Q: Should trade workers (plumbers, electricians, HVAC specialists) still go to work?
A: People still have to make a living in spite of the virus, said Dr. John McNeill, Victoria’s health authority.
Nevertheless, he said he wouldn’t have a trade worker come into his house at this point, when there is suspected community spread in the county.
“In my house, I can tell you my shower doesn’t work right now,” McNeill said. “We were going to have a plumber come fix it and he called a couple of days ago ... but I told him, ‘Why don’t we wait until after this is over?’ I just think that’s prudent.”
“To me, personally, it doesn’t make a lot of sense to have people that you don’t know their history coming in to your home,” he said. “I’ll throw that out there.”
McNeill said during the process of contract tracing, which occurs after a person has tested positive for COVID-19, health authorities look at the day a person became ill and then look at where they went and what they did in the days before and after. He said this is important in the process of identifying possible spread of the virus because a person can become contagious before they show symptoms.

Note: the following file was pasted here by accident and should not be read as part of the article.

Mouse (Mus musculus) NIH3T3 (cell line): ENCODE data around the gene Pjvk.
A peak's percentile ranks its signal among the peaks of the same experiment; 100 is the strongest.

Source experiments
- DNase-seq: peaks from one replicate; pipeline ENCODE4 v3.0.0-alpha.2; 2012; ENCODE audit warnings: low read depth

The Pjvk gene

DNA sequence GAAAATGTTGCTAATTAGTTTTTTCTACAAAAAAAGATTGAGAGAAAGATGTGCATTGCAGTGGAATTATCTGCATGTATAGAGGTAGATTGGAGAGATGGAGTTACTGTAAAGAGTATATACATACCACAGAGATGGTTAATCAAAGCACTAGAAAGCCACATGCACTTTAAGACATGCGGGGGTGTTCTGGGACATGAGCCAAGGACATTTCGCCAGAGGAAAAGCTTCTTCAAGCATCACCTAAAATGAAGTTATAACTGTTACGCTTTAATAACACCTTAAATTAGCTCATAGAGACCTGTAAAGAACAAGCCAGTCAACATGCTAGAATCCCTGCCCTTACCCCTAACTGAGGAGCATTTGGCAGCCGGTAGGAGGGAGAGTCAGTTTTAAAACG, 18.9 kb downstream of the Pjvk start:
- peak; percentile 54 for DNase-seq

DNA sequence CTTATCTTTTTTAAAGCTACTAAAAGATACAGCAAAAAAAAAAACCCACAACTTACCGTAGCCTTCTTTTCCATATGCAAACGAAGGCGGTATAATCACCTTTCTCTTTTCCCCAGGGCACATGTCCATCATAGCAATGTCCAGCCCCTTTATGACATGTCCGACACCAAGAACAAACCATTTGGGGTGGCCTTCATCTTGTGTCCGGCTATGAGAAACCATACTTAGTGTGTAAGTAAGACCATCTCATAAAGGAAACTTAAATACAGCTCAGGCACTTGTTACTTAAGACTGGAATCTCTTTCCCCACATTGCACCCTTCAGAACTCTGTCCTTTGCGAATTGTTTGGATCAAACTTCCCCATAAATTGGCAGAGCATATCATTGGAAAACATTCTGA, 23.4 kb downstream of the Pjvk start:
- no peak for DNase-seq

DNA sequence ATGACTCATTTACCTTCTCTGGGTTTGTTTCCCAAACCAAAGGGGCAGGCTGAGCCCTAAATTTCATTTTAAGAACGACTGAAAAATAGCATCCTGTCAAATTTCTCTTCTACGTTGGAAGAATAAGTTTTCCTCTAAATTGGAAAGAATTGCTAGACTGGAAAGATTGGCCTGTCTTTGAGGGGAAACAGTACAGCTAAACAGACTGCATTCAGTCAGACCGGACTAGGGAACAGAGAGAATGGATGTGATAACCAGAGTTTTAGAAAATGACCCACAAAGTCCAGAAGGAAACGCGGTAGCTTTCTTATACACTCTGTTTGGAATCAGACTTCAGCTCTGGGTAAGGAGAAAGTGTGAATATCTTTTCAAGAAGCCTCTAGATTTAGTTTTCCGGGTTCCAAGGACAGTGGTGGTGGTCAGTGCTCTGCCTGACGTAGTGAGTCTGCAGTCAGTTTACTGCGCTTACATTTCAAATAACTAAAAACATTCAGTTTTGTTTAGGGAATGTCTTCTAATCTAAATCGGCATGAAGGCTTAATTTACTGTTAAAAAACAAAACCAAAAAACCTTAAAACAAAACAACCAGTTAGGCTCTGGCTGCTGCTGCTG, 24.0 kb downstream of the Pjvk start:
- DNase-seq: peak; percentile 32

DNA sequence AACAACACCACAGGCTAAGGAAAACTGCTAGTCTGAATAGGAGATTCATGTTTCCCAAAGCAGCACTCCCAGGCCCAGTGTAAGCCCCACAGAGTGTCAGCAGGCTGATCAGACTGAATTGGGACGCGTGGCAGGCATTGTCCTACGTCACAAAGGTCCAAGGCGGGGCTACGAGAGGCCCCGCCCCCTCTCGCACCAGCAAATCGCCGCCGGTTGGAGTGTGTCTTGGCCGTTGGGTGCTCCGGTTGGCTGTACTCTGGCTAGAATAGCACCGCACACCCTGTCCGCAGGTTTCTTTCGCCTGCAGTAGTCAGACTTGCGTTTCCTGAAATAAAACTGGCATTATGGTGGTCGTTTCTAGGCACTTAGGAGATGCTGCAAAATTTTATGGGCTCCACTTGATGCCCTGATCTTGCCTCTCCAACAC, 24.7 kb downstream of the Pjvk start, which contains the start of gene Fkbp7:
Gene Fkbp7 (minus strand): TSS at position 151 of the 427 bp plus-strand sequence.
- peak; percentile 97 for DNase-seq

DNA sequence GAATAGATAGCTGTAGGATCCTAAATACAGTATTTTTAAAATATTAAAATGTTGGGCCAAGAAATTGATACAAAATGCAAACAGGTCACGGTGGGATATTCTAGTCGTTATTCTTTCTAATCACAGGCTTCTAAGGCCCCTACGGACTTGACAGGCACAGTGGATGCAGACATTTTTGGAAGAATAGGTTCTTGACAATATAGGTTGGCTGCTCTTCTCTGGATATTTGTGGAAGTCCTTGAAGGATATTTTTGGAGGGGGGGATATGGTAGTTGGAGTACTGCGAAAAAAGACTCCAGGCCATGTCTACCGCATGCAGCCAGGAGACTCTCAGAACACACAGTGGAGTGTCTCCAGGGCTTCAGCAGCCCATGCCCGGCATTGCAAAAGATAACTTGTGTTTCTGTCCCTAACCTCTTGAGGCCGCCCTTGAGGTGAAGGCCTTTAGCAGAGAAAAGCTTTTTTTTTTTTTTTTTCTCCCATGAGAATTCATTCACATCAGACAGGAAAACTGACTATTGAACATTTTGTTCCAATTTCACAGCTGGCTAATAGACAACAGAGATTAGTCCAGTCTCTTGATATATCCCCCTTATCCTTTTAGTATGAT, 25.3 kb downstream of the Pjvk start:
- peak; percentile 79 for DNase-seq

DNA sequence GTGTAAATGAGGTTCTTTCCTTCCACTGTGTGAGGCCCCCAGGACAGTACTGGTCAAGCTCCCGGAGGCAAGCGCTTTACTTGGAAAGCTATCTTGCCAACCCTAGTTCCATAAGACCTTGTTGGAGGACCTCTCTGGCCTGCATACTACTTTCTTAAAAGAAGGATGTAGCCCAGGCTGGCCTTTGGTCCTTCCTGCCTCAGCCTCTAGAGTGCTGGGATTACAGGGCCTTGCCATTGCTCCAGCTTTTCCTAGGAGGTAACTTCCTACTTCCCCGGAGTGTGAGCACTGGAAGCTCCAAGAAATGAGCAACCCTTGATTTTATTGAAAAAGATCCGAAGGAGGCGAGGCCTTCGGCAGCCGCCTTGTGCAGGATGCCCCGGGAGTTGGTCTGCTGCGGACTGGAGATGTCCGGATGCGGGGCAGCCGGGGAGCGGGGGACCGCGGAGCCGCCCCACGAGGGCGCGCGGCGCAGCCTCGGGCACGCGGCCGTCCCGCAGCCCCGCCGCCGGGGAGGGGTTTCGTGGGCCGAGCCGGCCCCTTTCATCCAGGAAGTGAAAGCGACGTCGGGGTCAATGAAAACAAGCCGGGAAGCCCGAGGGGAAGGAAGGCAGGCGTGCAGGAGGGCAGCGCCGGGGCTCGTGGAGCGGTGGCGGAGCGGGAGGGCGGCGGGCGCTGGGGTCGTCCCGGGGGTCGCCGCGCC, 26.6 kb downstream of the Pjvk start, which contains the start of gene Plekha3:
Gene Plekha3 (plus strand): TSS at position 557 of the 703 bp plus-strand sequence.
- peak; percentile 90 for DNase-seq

“If they’ve been in 12 different peoples’ houses fixing something, then those are 12 households that we need to look at for the possibility of transmission of this disease,” he said.
In spite of McNeill’s personal decision to delay his shower repair, trade workers like plumbers, electricians and HVAC specialists have been designated “essential” workers in other parts of the state where shelter-in-place orders have been issued.
Victoria does not currently have a shelter-in-place order, which would prohibit all but “essential” workers from leaving their place of residence for anything but activities such as exercise and grocery shopping.
“We’re open for business,” said Ben Heilker, whose family owns Victoria Air Conditioning LTD.
McNeill reiterated his advice to all workers: “If they’re ill, to please not go to work.”